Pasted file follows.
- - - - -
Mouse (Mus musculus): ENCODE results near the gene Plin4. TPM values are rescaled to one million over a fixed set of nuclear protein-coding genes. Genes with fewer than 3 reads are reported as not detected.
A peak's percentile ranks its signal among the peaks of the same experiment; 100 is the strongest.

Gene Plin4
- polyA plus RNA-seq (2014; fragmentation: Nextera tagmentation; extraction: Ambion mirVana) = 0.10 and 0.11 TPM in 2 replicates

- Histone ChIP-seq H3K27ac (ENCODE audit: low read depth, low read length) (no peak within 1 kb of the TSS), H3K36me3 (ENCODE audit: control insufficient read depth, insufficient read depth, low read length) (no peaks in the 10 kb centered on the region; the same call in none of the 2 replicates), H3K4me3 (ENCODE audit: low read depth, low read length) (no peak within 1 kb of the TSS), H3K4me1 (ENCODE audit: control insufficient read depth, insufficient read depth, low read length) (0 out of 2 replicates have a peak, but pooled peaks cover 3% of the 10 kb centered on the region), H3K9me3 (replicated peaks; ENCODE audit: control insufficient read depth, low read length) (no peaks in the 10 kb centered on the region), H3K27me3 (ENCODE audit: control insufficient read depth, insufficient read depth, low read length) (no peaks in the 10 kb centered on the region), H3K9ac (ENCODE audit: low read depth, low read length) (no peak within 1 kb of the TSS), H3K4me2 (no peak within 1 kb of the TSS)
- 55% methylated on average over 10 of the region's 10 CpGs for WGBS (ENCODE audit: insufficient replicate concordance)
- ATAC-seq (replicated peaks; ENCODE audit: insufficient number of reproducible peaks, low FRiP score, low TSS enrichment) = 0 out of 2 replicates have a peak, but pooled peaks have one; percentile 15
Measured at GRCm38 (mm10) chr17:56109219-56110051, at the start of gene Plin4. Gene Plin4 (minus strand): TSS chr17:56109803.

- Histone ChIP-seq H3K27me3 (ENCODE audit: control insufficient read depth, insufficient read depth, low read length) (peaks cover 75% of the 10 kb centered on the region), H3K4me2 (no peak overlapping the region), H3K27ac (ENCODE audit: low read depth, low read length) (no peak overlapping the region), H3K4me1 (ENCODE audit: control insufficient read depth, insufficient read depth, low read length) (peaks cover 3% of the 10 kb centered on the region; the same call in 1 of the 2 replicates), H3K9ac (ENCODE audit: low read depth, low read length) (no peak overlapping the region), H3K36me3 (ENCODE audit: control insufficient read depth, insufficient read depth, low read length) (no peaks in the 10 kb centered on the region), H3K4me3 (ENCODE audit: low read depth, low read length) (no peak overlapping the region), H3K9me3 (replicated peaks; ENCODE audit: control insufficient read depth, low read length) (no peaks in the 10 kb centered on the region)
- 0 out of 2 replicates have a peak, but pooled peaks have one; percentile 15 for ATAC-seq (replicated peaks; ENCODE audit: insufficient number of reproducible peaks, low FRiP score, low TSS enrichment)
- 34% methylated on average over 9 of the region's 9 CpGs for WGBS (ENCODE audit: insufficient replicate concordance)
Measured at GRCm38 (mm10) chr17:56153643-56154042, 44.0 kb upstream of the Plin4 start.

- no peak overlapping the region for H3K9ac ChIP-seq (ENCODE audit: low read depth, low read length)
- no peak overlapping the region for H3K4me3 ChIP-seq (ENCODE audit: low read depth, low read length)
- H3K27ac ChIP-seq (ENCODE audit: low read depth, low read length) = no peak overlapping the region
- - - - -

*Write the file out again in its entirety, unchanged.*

Mouse (Mus musculus): ENCODE results near the gene Plin4. TPM values are rescaled to one million over a fixed set of nuclear protein-coding genes. Genes with fewer than 3 reads are reported as not detected.
A peak's percentile ranks its signal among the peaks of the same experiment; 100 is the strongest.

Gene Plin4
- polyA plus RNA-seq (2014; fragmentation: Nextera tagmentation; extraction: Ambion mirVana) = 0.10 and 0.11 TPM in 2 replicates

- Histone ChIP-seq H3K27ac (ENCODE audit: low read depth, low read length) (no peak within 1 kb of the TSS), H3K36me3 (ENCODE audit: control insufficient read depth, insufficient read depth, low read length) (no peaks in the 10 kb centered on the region; the same call in none of the 2 replicates), H3K4me3 (ENCODE audit: low read depth, low read length) (no peak within 1 kb of the TSS), H3K4me1 (ENCODE audit: control insufficient read depth, insufficient read depth, low read length) (0 out of 2 replicates have a peak, but pooled peaks cover 3% of the 10 kb centered on the region), H3K9me3 (replicated peaks; ENCODE audit: control insufficient read depth, low read length) (no peaks in the 10 kb centered on the region), H3K27me3 (ENCODE audit: control insufficient read depth, insufficient read depth, low read length) (no peaks in the 10 kb centered on the region), H3K9ac (ENCODE audit: low read depth, low read length) (no peak within 1 kb of the TSS), H3K4me2 (no peak within 1 kb of the TSS)
- 55% methylated on average over 10 of the region's 10 CpGs for WGBS (ENCODE audit: insufficient replicate concordance)
- ATAC-seq (replicated peaks; ENCODE audit: insufficient number of reproducible peaks, low FRiP score, low TSS enrichment) = 0 out of 2 replicates have a peak, but pooled peaks have one; percentile 15
Measured at GRCm38 (mm10) chr17:56109219-56110051, at the start of gene Plin4. Gene Plin4 (minus strand): TSS chr17:56109803.

- Histone ChIP-seq H3K27me3 (ENCODE audit: control insufficient read depth, insufficient read depth, low read length) (peaks cover 75% of the 10 kb centered on the region), H3K4me2 (no peak overlapping the region), H3K27ac (ENCODE audit: low read depth, low read length) (no peak overlapping the region), H3K4me1 (ENCODE audit: control insufficient read depth, insufficient read depth, low read length) (peaks cover 3% of the 10 kb centered on the region; the same call in 1 of the 2 replicates), H3K9ac (ENCODE audit: low read depth, low read length) (no peak overlapping the region), H3K36me3 (ENCODE audit: control insufficient read depth, insufficient read depth, low read length) (no peaks in the 10 kb centered on the region), H3K4me3 (ENCODE audit: low read depth, low read length) (no peak overlapping the region), H3K9me3 (replicated peaks; ENCODE audit: control insufficient read depth, low read length) (no peaks in the 10 kb centered on the region)
- 0 out of 2 replicates have a peak, but pooled peaks have one; percentile 15 for ATAC-seq (replicated peaks; ENCODE audit: insufficient number of reproducible peaks, low FRiP score, low TSS enrichment)
- 34% methylated on average over 9 of the region's 9 CpGs for WGBS (ENCODE audit: insufficient replicate concordance)
Measured at GRCm38 (mm10) chr17:56153643-56154042, 44.0 kb upstream of the Plin4 start.

- no peak overlapping the region for H3K9ac ChIP-seq (ENCODE audit: low read depth, low read length)
- no peak overlapping the region for H3K4me3 ChIP-seq (ENCODE audit: low read depth, low read length)
- H3K27ac ChIP-seq (ENCODE audit: low read depth, low read length) = no peak overlapping the region